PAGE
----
Cardiovascular Health and Depression

Alexander Glassman, Peter A. Shapiro, Daniel E. Ford, Larry Culpepper, Mitchell S. Finkel, J. Robert Swenson, J. Thomas Bigger, Bruce L. Rollman, Thomas N. Wise

Research output: Contribution to journalReview articlepeer-review

Abstract

Research has shown that depression increases the likelihood that otherwise healthy people will develop ischemic heart disease (IHD) and worsens the prognosis of patients who already have IHD. Moreover, concerns about safety (e.g., cardiac side effects, drug-drug interactions) have caused physicians to be hesitant about using antidepressant agents in patients with IHD. This article is based on a recent roundtable of experts who met to discuss risk, diagnosis, and treatment options for depression in patients with IHD. This article reviews clinical and epidemiological studies that have described a link between depression and the subsequent development of IHD and have examined the role of depression as a predictor of cardiac events in patients with existing IHD. The article addresses the issue of whether depression can be safely and efficaciously treated both in patients with stable IHD and in those with acute coronary syndromes. The authors discuss safety issues related to the potential for interactions between antidepressants and cardiovascular medications, the use of nonpharmacologic treatment options such as psychosocial interventions, and the effect of antidepressant therapy on quality of life in patients with IHD. The article concludes with practical clinical guidance concerning the management of depression in patients who have recently experienced myocardial infarction.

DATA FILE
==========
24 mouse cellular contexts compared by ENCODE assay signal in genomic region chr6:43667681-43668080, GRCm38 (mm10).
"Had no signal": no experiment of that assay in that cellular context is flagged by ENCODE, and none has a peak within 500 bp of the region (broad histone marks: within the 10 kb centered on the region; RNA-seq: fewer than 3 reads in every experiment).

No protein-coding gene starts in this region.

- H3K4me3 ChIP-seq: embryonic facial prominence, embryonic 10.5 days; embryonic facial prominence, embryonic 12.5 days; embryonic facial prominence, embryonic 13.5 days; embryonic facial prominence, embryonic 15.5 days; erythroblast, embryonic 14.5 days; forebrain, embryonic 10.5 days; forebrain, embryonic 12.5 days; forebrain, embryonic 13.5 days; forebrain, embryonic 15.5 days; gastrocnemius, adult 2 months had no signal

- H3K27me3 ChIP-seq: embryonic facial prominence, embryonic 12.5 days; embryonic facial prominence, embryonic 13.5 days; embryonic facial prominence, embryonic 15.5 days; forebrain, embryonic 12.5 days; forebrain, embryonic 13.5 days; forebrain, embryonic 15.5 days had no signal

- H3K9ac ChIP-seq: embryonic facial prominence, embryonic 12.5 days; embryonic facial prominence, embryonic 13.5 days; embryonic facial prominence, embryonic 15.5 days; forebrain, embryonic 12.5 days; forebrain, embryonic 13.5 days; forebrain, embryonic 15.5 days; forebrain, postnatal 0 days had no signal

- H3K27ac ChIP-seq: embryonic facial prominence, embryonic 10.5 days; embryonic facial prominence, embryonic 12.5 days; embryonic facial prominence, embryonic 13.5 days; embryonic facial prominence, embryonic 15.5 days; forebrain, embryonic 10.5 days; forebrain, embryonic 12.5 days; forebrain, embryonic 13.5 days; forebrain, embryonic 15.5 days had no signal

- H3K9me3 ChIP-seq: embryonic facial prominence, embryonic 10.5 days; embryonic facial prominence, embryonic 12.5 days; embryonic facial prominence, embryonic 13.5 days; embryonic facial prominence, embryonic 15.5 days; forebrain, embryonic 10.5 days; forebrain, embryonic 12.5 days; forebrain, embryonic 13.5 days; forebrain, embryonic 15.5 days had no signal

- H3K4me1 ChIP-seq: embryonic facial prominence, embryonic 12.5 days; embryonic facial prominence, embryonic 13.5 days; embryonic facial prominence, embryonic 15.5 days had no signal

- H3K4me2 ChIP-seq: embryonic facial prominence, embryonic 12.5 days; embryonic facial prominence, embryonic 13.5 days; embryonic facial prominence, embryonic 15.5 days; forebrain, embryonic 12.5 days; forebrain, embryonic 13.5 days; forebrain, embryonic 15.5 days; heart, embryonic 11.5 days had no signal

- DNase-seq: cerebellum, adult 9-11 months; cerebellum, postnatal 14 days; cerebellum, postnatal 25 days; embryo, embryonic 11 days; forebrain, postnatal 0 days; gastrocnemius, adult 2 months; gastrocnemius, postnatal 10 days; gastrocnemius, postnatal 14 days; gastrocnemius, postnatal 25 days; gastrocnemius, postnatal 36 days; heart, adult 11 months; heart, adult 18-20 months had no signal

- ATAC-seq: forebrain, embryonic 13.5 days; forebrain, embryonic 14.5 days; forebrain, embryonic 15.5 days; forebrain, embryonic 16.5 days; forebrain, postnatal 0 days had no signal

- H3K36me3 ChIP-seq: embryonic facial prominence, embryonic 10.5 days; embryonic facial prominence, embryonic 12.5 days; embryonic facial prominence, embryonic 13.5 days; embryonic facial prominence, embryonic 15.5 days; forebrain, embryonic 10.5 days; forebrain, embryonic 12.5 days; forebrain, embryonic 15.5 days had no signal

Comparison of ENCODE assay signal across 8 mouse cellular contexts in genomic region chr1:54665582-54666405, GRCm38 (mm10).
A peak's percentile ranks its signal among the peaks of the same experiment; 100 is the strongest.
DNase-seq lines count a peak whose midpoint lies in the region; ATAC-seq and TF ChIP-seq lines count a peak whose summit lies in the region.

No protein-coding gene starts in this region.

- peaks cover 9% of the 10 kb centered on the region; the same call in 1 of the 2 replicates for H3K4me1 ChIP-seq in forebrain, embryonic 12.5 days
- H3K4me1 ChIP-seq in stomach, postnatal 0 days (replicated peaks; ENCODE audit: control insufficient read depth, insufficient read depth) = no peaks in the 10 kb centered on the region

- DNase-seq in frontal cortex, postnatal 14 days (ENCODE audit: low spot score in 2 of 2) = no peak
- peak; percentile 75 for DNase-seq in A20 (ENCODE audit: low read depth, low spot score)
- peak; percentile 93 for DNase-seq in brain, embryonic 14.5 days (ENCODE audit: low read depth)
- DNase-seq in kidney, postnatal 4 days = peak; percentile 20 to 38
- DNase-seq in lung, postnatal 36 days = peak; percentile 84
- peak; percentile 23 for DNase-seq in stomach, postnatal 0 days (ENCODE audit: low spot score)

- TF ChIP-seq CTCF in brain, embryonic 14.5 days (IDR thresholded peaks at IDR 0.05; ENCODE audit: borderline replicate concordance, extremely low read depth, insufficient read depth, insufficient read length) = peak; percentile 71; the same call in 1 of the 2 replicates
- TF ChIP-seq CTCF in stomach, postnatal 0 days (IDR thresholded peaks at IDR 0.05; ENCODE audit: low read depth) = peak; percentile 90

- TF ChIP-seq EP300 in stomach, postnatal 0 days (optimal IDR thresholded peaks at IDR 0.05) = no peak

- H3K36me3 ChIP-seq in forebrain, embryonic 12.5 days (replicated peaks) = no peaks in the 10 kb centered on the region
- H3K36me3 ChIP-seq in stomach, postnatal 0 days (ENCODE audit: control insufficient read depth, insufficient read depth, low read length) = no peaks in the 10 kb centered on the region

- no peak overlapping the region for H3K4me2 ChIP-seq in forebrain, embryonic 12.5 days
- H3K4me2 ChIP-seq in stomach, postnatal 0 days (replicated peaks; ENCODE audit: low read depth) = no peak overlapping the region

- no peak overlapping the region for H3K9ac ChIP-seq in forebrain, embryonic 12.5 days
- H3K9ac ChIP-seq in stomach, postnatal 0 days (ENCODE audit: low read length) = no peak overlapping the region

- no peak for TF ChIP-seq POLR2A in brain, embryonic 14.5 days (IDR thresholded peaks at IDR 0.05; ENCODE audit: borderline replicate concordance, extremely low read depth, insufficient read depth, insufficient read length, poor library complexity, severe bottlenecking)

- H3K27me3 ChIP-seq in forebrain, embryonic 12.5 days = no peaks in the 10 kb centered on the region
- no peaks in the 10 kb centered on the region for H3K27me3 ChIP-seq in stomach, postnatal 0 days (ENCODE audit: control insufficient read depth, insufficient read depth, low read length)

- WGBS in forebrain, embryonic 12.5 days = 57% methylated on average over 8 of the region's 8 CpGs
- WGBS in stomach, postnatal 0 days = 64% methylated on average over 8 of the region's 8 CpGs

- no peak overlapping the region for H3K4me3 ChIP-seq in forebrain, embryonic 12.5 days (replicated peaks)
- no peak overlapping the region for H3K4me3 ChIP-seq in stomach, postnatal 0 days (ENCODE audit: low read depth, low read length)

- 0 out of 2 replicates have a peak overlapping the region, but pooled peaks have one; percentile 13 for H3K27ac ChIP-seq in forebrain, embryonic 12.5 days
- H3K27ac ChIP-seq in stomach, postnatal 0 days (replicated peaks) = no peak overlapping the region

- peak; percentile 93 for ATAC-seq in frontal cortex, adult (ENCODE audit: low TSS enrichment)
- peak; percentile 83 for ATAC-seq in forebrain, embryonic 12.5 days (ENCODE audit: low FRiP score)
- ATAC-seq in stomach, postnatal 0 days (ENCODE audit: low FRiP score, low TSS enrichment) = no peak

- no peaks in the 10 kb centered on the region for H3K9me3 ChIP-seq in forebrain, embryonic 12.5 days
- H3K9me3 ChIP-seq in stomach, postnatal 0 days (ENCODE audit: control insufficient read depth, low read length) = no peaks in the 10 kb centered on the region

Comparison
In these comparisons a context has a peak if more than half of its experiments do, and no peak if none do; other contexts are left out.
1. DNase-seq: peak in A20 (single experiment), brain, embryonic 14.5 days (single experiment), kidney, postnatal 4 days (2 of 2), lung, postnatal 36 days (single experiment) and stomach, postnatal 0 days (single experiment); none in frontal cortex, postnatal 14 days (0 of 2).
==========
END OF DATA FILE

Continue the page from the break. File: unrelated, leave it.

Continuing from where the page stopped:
Original languageEnglish (US)
Pages (from-to)409-421
Number of pages13
JournalJournal of psychiatric practice
Volume9
Issue number6
DOIs
StatePublished - Nov 1 2003

Keywords

  • Antidepressants
  • Bupropion
  • Cardiovascular illness
  • Cognitive-behavioral therapy
  • Depression
  • Fluoxetine
  • Ischemic heart disease
  • Paroxetine
  • Psychosocial treatment
  • Selective serotonin reuptake inhibitors
  • Sertraline
  • Tricyclic antidepressants
  • Venlafaxine

ASJC Scopus subject areas

  • Psychiatry and Mental health

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